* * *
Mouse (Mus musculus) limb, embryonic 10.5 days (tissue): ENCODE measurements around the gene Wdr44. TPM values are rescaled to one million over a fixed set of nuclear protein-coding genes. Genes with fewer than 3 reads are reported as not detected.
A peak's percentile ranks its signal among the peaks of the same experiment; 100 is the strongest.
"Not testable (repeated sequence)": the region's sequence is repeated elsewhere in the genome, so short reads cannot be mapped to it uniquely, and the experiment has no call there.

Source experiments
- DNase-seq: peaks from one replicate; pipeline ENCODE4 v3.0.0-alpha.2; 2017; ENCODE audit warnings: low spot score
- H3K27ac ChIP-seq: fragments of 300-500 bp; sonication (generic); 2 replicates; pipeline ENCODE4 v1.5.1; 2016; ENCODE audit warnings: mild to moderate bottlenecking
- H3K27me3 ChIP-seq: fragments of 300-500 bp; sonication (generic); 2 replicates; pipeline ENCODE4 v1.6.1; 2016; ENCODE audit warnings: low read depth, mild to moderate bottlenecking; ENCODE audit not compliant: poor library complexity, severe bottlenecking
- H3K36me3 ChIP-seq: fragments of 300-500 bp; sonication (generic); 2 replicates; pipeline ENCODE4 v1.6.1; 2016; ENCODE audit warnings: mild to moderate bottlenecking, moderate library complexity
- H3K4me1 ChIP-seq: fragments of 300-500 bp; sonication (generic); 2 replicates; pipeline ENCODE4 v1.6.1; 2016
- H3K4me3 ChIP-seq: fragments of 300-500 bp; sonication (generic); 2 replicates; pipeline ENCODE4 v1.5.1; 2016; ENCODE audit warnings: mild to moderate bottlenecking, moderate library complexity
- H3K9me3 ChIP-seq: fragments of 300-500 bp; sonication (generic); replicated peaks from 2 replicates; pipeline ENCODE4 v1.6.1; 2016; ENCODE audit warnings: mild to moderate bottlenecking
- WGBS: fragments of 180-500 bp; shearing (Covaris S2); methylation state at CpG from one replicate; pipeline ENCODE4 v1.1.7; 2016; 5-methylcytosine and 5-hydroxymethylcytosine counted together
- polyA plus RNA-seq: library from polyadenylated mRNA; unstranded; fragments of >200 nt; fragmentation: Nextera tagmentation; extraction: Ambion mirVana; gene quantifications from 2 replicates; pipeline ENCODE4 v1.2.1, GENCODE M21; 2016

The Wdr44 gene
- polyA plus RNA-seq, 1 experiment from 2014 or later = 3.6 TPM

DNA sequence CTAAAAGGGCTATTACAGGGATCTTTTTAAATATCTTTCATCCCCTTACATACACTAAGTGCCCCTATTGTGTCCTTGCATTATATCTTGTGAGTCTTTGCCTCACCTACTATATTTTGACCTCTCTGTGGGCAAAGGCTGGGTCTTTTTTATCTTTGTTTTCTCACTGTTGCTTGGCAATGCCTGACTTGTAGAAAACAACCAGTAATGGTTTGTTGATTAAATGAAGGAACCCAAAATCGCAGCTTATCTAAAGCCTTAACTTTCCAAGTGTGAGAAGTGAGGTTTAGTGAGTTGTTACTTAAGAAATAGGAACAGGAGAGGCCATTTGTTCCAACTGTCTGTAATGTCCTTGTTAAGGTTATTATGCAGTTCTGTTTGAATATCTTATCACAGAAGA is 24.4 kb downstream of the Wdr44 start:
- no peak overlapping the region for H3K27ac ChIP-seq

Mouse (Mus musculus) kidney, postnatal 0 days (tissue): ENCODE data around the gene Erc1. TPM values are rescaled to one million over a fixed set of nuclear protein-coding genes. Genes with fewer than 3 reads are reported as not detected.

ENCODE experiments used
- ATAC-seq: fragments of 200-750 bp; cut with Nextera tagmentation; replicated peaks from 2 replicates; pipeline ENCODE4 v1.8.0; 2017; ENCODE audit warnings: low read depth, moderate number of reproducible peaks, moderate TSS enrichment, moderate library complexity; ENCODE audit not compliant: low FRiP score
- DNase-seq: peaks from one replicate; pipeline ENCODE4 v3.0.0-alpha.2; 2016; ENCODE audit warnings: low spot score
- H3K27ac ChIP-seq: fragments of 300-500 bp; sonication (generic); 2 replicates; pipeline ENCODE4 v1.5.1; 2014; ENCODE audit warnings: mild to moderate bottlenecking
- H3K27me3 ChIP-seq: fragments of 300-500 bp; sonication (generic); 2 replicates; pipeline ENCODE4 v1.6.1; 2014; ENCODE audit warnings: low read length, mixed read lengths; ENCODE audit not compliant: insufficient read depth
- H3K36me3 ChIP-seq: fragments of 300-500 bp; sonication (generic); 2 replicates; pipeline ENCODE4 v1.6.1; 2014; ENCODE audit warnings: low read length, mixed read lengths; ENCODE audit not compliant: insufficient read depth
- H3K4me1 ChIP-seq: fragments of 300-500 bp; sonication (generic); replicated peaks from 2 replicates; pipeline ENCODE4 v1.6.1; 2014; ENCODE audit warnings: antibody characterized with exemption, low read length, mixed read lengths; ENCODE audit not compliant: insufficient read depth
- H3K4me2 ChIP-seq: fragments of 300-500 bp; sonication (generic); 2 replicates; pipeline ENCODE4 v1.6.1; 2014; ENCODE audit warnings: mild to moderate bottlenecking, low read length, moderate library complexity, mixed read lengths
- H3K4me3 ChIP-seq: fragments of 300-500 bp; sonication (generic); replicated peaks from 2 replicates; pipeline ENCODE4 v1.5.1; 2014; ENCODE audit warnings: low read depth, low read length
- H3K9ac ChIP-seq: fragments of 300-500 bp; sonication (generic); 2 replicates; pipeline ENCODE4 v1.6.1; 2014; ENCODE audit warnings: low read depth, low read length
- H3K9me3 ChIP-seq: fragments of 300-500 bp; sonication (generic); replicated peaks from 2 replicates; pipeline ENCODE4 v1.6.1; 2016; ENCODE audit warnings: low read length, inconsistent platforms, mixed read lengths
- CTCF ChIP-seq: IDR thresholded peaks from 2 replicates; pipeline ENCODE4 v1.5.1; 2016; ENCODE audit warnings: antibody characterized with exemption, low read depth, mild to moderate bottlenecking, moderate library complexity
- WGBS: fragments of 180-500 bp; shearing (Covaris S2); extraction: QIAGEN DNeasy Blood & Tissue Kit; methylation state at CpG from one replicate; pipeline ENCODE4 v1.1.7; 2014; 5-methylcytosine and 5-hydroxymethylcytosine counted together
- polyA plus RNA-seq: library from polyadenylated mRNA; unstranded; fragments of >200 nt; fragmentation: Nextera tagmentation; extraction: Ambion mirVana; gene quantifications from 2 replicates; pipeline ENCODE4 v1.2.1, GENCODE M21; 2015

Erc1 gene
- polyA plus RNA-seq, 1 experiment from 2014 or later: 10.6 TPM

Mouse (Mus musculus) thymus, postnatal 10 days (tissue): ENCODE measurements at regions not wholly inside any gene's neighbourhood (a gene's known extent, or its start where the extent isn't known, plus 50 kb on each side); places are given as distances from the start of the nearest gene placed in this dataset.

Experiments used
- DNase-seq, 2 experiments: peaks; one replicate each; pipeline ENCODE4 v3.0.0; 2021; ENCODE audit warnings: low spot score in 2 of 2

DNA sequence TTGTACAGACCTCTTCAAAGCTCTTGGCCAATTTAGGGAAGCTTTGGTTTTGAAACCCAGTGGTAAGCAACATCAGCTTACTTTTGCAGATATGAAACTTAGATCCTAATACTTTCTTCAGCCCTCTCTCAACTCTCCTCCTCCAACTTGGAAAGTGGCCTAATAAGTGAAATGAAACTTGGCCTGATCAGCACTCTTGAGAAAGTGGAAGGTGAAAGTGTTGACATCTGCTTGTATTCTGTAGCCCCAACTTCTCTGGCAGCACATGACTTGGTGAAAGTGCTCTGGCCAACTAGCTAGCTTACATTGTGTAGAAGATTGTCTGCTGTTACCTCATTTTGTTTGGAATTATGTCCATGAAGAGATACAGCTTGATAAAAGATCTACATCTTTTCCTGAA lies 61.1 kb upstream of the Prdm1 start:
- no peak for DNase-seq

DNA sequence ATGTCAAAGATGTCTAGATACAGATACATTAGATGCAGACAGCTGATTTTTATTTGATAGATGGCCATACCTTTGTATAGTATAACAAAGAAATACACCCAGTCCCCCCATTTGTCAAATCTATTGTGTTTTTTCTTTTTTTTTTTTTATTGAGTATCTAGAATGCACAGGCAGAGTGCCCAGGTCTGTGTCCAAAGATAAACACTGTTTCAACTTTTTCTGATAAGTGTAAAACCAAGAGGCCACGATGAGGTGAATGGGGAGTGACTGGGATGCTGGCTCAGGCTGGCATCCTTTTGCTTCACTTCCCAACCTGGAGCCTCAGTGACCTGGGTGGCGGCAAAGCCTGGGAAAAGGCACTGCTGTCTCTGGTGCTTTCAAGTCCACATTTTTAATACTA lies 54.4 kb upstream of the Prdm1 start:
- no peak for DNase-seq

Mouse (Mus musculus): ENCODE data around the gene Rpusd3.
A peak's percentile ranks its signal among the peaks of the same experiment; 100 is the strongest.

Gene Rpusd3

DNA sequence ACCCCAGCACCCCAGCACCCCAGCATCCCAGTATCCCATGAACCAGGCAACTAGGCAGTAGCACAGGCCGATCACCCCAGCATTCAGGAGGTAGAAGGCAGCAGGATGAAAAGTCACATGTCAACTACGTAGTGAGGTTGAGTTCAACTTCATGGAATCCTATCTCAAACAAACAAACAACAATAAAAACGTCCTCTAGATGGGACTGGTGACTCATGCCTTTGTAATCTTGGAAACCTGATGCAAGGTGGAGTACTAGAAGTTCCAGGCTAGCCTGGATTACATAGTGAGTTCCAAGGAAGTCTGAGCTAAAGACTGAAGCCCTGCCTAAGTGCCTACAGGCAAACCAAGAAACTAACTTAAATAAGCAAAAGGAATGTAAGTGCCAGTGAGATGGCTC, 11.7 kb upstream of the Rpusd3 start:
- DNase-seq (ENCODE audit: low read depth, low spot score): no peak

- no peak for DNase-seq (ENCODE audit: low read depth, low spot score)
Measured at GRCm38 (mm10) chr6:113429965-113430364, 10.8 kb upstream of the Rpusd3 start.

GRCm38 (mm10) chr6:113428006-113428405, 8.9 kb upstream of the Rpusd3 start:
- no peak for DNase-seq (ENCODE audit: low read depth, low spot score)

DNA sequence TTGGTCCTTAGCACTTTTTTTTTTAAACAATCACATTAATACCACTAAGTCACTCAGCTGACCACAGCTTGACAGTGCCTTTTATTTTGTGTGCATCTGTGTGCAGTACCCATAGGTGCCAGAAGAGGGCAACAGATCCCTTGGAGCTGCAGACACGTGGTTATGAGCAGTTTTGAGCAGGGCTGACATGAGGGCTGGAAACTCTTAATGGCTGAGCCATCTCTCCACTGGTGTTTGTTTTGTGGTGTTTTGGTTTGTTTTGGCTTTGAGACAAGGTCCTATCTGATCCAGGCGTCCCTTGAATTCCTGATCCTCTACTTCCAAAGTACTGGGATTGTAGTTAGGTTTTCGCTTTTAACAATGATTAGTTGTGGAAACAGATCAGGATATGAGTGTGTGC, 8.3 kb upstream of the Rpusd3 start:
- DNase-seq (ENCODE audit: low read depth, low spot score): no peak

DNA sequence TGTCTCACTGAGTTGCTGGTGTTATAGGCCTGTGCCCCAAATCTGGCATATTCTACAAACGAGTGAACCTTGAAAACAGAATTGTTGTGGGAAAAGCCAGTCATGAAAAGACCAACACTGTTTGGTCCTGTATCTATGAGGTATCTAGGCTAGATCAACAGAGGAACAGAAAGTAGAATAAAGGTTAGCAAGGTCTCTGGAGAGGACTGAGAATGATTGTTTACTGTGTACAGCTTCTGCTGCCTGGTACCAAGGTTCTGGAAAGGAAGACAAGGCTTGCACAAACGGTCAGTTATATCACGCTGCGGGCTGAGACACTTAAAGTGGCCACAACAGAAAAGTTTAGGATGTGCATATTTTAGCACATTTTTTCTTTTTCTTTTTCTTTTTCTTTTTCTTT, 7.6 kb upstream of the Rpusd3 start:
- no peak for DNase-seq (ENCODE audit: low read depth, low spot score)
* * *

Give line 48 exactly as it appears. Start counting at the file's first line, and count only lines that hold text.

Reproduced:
Measured at GRCm38 (mm10) chr6:113429965-113430364, 10.8 kb upstream of the Rpusd3 start.